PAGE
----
10 Apr 2013:
New Satellite-Based System Will
Track Illegal Deforestation in Real Time
A coalition of organizations has unveiled a digital tool its developers say will help governments, environmental groups, and local communities monitor illegal logging in the world’s forest regions in
close to real time. Using satellite technology, data sharing, and a global network of local contributors, the so-called Global Forest Watch 2.0 system will enable users to track forest loss that has occurred within the last 30 days
and allow local forest managers to upload geo-referenced photographs to support data on deforestation. Developed by the World Resources Institute and other contributors — including Google, the University of Maryland, and the United Nations Environment Program (UNEP) — the technology was unveiled this week during a UN forum on forests and will be available next month
. WRI officials hope the system will allow government leaders and companies to make more timely forest management decisions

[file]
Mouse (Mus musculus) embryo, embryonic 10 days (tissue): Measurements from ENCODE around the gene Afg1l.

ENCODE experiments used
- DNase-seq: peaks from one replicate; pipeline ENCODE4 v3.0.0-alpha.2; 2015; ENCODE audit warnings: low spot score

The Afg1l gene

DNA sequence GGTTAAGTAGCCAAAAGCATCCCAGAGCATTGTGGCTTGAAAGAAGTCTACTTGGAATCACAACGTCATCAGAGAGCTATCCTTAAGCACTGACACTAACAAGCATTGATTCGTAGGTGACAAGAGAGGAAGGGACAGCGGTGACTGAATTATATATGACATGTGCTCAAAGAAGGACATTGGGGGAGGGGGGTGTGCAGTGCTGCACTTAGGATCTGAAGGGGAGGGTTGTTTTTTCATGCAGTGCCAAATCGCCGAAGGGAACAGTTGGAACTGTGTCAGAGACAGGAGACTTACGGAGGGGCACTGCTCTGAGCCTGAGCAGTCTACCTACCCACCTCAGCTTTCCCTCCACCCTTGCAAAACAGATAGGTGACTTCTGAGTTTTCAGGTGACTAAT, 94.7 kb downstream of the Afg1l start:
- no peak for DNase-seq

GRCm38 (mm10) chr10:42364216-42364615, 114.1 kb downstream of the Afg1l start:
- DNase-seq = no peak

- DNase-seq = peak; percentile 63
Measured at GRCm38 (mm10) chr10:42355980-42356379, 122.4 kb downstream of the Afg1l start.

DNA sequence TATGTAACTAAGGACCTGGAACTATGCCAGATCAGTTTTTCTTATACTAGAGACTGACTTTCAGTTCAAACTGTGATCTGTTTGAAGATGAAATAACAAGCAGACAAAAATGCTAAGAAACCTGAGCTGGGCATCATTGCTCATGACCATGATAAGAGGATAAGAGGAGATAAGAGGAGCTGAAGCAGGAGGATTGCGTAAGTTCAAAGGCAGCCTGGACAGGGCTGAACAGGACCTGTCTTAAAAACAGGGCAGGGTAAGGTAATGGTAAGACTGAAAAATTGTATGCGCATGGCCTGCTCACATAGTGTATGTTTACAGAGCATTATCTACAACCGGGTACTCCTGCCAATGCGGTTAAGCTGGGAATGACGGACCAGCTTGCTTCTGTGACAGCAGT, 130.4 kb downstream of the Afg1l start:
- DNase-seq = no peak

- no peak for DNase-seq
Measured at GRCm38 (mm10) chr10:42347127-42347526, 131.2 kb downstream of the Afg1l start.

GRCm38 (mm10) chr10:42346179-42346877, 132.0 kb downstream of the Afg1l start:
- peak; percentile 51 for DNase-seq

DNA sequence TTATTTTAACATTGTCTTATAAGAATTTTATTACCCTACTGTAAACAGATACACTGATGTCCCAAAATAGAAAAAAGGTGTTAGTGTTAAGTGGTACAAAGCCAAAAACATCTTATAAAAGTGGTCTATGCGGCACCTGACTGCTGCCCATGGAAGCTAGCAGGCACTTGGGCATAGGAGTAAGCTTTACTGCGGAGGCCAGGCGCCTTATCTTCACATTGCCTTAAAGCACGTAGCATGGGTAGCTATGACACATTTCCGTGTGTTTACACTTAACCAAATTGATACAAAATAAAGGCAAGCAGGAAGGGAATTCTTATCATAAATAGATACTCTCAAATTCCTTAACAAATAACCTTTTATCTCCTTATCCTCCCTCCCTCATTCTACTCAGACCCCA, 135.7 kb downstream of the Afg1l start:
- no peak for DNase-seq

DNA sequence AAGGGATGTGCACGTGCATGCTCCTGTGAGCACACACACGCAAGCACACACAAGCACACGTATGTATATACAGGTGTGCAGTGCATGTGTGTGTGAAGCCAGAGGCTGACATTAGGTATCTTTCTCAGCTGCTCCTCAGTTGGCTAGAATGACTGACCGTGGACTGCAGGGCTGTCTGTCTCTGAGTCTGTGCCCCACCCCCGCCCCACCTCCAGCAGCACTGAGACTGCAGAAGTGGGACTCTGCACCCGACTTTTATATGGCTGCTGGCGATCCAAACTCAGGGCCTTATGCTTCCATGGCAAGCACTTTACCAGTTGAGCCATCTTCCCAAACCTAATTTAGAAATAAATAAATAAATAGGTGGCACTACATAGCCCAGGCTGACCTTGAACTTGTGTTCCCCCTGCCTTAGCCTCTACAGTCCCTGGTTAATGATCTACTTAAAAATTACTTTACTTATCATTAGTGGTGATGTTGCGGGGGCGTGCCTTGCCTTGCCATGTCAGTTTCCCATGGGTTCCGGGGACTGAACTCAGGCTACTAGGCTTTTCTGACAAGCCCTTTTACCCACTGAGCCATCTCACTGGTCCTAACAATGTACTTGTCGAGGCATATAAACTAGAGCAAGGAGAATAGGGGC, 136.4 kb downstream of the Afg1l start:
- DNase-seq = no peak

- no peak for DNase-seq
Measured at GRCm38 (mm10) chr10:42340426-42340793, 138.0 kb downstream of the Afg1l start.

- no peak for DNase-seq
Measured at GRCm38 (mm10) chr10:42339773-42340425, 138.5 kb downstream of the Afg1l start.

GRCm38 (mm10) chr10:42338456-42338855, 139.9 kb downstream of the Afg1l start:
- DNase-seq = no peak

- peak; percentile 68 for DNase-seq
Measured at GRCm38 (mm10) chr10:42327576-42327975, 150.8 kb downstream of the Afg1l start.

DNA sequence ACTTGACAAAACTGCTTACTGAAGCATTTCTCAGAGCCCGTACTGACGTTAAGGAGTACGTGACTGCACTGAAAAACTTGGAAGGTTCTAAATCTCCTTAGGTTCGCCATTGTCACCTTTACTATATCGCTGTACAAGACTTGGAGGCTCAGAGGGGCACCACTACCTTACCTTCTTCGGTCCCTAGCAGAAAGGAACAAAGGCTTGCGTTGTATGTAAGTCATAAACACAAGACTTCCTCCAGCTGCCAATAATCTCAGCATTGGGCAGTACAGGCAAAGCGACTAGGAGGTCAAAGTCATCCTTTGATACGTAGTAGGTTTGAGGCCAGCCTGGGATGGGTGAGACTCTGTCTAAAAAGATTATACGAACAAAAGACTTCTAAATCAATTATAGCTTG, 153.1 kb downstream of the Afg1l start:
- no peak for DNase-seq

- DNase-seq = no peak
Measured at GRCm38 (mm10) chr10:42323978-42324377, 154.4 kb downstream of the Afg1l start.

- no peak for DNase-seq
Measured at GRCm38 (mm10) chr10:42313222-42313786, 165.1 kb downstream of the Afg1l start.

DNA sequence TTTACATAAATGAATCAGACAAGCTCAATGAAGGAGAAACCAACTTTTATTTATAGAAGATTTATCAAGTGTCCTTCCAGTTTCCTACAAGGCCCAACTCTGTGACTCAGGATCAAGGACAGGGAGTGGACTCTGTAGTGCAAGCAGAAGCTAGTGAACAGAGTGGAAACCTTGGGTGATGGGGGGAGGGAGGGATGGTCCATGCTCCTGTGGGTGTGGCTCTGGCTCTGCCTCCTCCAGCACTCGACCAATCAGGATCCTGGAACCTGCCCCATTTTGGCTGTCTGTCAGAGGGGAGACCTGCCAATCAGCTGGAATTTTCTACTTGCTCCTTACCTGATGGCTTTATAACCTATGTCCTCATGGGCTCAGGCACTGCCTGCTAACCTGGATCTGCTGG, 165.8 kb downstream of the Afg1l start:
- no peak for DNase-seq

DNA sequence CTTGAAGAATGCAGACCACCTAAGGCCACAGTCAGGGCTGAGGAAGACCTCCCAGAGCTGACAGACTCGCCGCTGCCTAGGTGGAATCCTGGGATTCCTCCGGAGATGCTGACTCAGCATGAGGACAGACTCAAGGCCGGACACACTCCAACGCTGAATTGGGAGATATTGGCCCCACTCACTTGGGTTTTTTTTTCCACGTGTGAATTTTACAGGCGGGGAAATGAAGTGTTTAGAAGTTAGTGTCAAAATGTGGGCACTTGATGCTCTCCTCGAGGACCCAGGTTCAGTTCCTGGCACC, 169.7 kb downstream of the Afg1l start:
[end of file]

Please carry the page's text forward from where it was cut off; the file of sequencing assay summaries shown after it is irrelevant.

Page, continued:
. “For policy to be based on science and the facts, data and information must be widely and easily accessible,” said Wu Hongbo, UN Under-Secretary-General for Economic and Social Affairs. “It must also be in formats usable for decision-making and in public domains.”
Yale Environment 360 is
a publication of the
Yale School of Forestry
& Environmental Studies
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Photographer Peter Essick documents the swift changes wrought by global warming in Antarctica, Greenland, and other far-flung places. View the gallery.
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The Warriors of Qiugang
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Top Image: aerial view of Iceland
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In a Yale Environment 360
video, photographer Pete McBride documents how increasing water demands have transformed the Colorado River, the lifeblood of the arid Southwest. Watch the video.